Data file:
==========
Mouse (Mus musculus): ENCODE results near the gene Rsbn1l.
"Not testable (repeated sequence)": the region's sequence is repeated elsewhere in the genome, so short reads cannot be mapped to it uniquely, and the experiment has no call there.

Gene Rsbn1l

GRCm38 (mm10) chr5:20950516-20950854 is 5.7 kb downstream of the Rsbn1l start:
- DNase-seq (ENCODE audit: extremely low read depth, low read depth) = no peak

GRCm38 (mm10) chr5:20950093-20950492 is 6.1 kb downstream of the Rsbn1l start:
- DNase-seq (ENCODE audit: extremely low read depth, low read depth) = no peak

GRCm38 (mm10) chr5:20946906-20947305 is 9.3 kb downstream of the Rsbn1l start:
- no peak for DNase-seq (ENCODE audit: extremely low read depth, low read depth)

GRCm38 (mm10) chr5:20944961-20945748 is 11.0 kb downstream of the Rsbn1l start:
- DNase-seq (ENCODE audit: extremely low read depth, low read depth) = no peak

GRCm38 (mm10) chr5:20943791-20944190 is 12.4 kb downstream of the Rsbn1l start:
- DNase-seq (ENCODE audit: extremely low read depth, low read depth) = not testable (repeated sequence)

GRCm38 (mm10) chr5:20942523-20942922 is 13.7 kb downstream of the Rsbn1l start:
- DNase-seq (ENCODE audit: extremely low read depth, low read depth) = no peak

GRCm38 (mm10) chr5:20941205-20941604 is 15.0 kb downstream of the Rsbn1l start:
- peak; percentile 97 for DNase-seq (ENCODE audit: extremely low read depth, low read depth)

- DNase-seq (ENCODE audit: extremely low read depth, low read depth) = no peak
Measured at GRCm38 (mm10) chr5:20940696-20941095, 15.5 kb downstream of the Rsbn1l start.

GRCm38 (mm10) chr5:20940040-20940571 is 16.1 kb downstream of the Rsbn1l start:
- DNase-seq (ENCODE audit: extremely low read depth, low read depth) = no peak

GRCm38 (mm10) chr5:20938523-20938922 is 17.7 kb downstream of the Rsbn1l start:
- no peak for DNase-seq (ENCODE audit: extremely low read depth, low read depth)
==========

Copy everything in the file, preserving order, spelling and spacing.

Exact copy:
Mouse (Mus musculus): ENCODE results near the gene Rsbn1l.
"Not testable (repeated sequence)": the region's sequence is repeated elsewhere in the genome, so short reads cannot be mapped to it uniquely, and the experiment has no call there.

Gene Rsbn1l

GRCm38 (mm10) chr5:20950516-20950854 is 5.7 kb downstream of the Rsbn1l start:
- DNase-seq (ENCODE audit: extremely low read depth, low read depth) = no peak

GRCm38 (mm10) chr5:20950093-20950492 is 6.1 kb downstream of the Rsbn1l start:
- DNase-seq (ENCODE audit: extremely low read depth, low read depth) = no peak

GRCm38 (mm10) chr5:20946906-20947305 is 9.3 kb downstream of the Rsbn1l start:
- no peak for DNase-seq (ENCODE audit: extremely low read depth, low read depth)

GRCm38 (mm10) chr5:20944961-20945748 is 11.0 kb downstream of the Rsbn1l start:
- DNase-seq (ENCODE audit: extremely low read depth, low read depth) = no peak

GRCm38 (mm10) chr5:20943791-20944190 is 12.4 kb downstream of the Rsbn1l start:
- DNase-seq (ENCODE audit: extremely low read depth, low read depth) = not testable (repeated sequence)

GRCm38 (mm10) chr5:20942523-20942922 is 13.7 kb downstream of the Rsbn1l start:
- DNase-seq (ENCODE audit: extremely low read depth, low read depth) = no peak

GRCm38 (mm10) chr5:20941205-20941604 is 15.0 kb downstream of the Rsbn1l start:
- peak; percentile 97 for DNase-seq (ENCODE audit: extremely low read depth, low read depth)

- DNase-seq (ENCODE audit: extremely low read depth, low read depth) = no peak
Measured at GRCm38 (mm10) chr5:20940696-20941095, 15.5 kb downstream of the Rsbn1l start.

GRCm38 (mm10) chr5:20940040-20940571 is 16.1 kb downstream of the Rsbn1l start:
- DNase-seq (ENCODE audit: extremely low read depth, low read depth) = no peak

GRCm38 (mm10) chr5:20938523-20938922 is 17.7 kb downstream of the Rsbn1l start:
- no peak for DNase-seq (ENCODE audit: extremely low read depth, low read depth)